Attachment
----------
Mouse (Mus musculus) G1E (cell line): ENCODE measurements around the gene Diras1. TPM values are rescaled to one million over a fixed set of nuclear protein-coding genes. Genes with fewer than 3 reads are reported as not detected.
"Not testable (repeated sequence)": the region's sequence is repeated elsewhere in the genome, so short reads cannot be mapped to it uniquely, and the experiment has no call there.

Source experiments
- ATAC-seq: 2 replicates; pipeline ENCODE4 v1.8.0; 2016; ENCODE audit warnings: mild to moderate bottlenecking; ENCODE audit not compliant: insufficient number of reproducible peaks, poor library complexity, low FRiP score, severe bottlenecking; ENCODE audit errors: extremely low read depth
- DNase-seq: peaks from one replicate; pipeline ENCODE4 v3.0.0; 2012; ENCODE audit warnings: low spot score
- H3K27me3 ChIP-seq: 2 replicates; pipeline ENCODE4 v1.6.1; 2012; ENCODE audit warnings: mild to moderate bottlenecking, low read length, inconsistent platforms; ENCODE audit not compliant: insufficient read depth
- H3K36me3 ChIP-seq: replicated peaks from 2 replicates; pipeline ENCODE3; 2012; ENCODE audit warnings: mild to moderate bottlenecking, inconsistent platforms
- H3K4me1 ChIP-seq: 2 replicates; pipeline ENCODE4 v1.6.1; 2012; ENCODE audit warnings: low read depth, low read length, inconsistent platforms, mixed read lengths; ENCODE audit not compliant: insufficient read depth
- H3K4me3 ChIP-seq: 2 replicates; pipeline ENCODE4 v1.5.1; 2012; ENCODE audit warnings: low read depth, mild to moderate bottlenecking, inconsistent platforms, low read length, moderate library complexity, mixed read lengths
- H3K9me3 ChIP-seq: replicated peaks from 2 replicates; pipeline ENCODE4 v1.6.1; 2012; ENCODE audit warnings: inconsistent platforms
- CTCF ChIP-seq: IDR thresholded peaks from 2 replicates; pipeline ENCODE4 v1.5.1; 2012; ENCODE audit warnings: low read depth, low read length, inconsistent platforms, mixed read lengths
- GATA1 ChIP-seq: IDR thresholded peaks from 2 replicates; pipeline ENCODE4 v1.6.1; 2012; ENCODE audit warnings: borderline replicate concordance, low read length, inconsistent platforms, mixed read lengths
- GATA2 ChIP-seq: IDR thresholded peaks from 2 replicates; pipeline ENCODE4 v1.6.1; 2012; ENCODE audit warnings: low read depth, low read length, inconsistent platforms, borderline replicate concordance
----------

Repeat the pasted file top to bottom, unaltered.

Mouse (Mus musculus) G1E (cell line): ENCODE measurements around the gene Diras1. TPM values are rescaled to one million over a fixed set of nuclear protein-coding genes. Genes with fewer than 3 reads are reported as not detected.
"Not testable (repeated sequence)": the region's sequence is repeated elsewhere in the genome, so short reads cannot be mapped to it uniquely, and the experiment has no call there.

Source experiments
- ATAC-seq: 2 replicates; pipeline ENCODE4 v1.8.0; 2016; ENCODE audit warnings: mild to moderate bottlenecking; ENCODE audit not compliant: insufficient number of reproducible peaks, poor library complexity, low FRiP score, severe bottlenecking; ENCODE audit errors: extremely low read depth
- DNase-seq: peaks from one replicate; pipeline ENCODE4 v3.0.0; 2012; ENCODE audit warnings: low spot score
- H3K27me3 ChIP-seq: 2 replicates; pipeline ENCODE4 v1.6.1; 2012; ENCODE audit warnings: mild to moderate bottlenecking, low read length, inconsistent platforms; ENCODE audit not compliant: insufficient read depth
- H3K36me3 ChIP-seq: replicated peaks from 2 replicates; pipeline ENCODE3; 2012; ENCODE audit warnings: mild to moderate bottlenecking, inconsistent platforms
- H3K4me1 ChIP-seq: 2 replicates; pipeline ENCODE4 v1.6.1; 2012; ENCODE audit warnings: low read depth, low read length, inconsistent platforms, mixed read lengths; ENCODE audit not compliant: insufficient read depth
- H3K4me3 ChIP-seq: 2 replicates; pipeline ENCODE4 v1.5.1; 2012; ENCODE audit warnings: low read depth, mild to moderate bottlenecking, inconsistent platforms, low read length, moderate library complexity, mixed read lengths
- H3K9me3 ChIP-seq: replicated peaks from 2 replicates; pipeline ENCODE4 v1.6.1; 2012; ENCODE audit warnings: inconsistent platforms
- CTCF ChIP-seq: IDR thresholded peaks from 2 replicates; pipeline ENCODE4 v1.5.1; 2012; ENCODE audit warnings: low read depth, low read length, inconsistent platforms, mixed read lengths
- GATA1 ChIP-seq: IDR thresholded peaks from 2 replicates; pipeline ENCODE4 v1.6.1; 2012; ENCODE audit warnings: borderline replicate concordance, low read length, inconsistent platforms, mixed read lengths
- GATA2 ChIP-seq: IDR thresholded peaks from 2 replicates; pipeline ENCODE4 v1.6.1; 2012; ENCODE audit warnings: low read depth, low read length, inconsistent platforms, borderline replicate concordance